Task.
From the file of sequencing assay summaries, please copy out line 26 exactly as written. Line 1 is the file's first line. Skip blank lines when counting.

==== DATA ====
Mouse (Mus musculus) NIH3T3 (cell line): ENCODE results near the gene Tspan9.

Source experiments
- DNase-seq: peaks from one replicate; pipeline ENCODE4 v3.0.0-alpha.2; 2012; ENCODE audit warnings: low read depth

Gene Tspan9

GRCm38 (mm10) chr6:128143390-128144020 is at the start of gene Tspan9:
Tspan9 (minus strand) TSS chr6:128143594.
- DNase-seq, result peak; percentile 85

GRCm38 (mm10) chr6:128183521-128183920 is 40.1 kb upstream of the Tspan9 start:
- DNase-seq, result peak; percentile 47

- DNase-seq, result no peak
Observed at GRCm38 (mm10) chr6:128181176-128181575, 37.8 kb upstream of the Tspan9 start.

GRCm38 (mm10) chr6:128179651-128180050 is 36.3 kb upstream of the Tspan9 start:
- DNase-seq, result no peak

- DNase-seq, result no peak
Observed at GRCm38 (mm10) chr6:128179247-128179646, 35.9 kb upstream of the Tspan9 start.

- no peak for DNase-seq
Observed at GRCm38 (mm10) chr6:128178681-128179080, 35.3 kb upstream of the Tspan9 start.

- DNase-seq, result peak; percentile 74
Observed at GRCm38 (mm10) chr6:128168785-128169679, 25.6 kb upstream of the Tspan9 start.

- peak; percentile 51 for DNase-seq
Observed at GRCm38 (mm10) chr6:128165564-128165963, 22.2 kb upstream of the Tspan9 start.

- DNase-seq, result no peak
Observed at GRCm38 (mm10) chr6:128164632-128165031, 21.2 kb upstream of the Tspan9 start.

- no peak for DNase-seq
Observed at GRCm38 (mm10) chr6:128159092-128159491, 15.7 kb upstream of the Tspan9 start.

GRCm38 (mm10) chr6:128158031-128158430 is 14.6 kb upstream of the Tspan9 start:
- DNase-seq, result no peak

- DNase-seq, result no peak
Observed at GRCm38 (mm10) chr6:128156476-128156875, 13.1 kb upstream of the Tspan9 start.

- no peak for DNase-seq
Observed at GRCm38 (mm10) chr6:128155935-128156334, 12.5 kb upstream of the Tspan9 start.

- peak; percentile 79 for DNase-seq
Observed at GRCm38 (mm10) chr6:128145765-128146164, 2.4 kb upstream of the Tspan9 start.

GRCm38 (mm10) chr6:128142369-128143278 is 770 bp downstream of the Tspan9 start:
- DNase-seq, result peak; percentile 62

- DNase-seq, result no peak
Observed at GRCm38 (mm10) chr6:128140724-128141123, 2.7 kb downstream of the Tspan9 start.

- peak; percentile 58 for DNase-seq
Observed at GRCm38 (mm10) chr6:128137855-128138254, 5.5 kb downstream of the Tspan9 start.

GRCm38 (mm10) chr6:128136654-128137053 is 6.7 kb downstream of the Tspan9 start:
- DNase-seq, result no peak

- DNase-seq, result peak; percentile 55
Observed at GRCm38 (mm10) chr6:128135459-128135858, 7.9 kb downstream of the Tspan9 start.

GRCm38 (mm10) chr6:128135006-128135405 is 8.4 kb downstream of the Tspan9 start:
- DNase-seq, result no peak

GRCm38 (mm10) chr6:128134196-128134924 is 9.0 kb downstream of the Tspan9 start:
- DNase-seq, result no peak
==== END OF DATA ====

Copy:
GRCm38 (mm10) chr6:128158031-128158430 is 14.6 kb upstream of the Tspan9 start: